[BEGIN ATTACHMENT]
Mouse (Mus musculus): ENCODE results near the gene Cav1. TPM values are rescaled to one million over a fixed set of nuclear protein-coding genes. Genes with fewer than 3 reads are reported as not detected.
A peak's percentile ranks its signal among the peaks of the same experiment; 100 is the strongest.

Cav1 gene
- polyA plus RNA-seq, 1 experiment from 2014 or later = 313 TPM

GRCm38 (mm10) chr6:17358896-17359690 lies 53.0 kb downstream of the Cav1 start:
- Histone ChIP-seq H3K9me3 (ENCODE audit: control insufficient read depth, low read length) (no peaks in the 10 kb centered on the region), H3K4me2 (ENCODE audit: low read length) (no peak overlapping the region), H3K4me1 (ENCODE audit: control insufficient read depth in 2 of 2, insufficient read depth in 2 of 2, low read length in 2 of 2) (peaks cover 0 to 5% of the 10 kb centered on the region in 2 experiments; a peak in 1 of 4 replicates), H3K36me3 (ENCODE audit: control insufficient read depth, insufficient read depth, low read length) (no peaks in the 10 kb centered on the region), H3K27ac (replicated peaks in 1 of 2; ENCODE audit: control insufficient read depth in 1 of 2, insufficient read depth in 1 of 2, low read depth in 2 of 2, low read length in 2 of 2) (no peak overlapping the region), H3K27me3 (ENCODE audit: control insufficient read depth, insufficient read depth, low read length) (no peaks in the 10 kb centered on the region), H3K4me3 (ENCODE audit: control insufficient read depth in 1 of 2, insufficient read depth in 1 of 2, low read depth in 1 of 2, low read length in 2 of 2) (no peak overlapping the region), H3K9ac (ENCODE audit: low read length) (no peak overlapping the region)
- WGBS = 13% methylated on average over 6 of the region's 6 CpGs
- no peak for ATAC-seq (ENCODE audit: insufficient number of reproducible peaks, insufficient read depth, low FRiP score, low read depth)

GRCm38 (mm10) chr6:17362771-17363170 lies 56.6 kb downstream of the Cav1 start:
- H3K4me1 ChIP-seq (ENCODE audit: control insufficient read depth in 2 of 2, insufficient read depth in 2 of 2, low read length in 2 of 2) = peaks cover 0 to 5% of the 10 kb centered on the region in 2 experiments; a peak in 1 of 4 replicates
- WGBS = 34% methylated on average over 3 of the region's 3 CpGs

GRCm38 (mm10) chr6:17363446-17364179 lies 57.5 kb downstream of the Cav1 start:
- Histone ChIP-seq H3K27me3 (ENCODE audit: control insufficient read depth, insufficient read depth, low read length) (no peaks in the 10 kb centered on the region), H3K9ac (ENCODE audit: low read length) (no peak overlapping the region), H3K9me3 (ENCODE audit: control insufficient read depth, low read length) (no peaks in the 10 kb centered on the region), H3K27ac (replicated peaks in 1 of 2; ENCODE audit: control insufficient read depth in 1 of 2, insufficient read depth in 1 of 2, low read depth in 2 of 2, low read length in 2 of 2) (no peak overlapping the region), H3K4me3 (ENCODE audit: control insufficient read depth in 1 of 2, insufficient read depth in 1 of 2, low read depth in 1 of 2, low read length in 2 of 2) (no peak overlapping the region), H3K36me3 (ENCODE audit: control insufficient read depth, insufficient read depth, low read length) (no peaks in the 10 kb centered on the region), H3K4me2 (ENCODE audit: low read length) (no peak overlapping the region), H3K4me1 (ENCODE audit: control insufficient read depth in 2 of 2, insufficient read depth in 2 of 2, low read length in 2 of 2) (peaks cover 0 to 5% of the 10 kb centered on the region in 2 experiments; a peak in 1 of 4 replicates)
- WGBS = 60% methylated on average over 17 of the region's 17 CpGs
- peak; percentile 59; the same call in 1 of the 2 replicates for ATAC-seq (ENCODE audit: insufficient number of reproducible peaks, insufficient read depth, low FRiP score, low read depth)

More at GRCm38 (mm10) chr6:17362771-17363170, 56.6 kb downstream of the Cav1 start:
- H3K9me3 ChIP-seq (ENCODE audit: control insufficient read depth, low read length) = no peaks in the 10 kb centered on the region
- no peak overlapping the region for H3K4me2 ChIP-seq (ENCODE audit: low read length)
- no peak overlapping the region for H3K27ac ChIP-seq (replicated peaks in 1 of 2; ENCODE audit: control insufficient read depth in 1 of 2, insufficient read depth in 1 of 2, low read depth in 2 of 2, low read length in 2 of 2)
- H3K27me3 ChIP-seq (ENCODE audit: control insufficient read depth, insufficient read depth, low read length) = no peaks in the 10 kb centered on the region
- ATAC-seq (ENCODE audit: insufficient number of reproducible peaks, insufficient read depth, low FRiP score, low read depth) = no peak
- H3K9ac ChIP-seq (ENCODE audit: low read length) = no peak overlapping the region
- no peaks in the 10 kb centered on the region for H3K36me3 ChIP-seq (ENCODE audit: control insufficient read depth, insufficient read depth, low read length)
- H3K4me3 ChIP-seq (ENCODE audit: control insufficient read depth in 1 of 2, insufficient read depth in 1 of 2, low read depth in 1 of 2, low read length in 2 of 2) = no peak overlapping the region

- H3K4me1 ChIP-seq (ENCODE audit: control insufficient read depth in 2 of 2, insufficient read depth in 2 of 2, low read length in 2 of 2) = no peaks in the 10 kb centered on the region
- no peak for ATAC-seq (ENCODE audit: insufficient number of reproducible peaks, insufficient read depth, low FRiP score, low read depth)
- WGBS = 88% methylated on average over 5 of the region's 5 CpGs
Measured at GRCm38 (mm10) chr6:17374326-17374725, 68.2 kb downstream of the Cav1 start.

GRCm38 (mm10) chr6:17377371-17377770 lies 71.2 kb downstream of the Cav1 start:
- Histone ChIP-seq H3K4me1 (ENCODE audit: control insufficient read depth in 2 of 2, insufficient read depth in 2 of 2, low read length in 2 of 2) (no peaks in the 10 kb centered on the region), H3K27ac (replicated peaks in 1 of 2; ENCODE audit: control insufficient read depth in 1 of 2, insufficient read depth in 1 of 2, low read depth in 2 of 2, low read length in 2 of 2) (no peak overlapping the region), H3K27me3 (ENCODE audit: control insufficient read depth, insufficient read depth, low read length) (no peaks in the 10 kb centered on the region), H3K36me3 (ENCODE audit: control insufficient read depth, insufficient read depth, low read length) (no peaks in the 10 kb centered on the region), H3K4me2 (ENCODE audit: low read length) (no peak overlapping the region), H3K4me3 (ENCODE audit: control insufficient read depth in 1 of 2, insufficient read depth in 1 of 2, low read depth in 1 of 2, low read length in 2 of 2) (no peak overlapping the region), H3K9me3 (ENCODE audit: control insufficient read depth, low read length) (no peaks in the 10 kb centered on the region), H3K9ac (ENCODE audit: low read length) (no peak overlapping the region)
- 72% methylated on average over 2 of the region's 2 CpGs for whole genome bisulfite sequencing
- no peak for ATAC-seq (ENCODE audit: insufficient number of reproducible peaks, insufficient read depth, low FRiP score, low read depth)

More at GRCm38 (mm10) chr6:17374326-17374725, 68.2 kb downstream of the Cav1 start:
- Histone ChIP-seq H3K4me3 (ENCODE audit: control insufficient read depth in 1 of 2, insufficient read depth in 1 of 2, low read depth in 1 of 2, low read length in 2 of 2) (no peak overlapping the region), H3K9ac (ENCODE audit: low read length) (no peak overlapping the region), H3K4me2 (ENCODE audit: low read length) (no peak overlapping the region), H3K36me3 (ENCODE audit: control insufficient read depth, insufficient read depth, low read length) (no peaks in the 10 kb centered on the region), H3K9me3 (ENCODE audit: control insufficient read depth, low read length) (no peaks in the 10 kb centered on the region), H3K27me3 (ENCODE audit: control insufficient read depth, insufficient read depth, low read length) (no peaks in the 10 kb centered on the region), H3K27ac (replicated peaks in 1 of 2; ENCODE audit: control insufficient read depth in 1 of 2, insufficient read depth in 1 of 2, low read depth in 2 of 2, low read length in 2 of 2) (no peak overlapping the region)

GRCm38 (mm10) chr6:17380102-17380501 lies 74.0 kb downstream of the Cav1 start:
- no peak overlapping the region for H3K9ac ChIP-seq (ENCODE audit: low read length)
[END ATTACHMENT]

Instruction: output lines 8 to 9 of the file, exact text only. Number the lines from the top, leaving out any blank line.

- no peak for ATAC-seq (ENCODE audit: insufficient number of reproducible peaks, insufficient read depth, low FRiP score, low read depth)

GRCm38 (mm10) chr6:17362771-17363170 lies 56.6 kb downstream of the Cav1 start: